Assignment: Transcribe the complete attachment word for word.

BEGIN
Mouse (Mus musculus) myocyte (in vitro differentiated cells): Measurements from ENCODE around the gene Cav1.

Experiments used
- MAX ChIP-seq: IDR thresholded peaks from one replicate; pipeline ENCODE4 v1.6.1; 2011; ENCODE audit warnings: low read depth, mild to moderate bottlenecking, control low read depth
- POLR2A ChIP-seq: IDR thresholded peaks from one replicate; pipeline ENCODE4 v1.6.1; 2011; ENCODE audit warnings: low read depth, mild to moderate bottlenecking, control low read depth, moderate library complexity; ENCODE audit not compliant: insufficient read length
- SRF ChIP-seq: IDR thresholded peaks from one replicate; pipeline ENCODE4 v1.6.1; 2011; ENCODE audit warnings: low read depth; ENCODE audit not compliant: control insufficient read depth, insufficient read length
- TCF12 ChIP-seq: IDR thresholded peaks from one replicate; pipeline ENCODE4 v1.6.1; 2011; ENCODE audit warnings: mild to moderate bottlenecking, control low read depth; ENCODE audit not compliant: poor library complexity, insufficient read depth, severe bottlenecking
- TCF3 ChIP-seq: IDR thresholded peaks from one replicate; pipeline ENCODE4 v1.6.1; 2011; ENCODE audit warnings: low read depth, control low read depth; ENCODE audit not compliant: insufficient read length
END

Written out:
Mouse (Mus musculus) myocyte (in vitro differentiated cells): Measurements from ENCODE around the gene Cav1.

Experiments used
- MAX ChIP-seq: IDR thresholded peaks from one replicate; pipeline ENCODE4 v1.6.1; 2011; ENCODE audit warnings: low read depth, mild to moderate bottlenecking, control low read depth
- POLR2A ChIP-seq: IDR thresholded peaks from one replicate; pipeline ENCODE4 v1.6.1; 2011; ENCODE audit warnings: low read depth, mild to moderate bottlenecking, control low read depth, moderate library complexity; ENCODE audit not compliant: insufficient read length
- SRF ChIP-seq: IDR thresholded peaks from one replicate; pipeline ENCODE4 v1.6.1; 2011; ENCODE audit warnings: low read depth; ENCODE audit not compliant: control insufficient read depth, insufficient read length
- TCF12 ChIP-seq: IDR thresholded peaks from one replicate; pipeline ENCODE4 v1.6.1; 2011; ENCODE audit warnings: mild to moderate bottlenecking, control low read depth; ENCODE audit not compliant: poor library complexity, insufficient read depth, severe bottlenecking
- TCF3 ChIP-seq: IDR thresholded peaks from one replicate; pipeline ENCODE4 v1.6.1; 2011; ENCODE audit warnings: low read depth, control low read depth; ENCODE audit not compliant: insufficient read length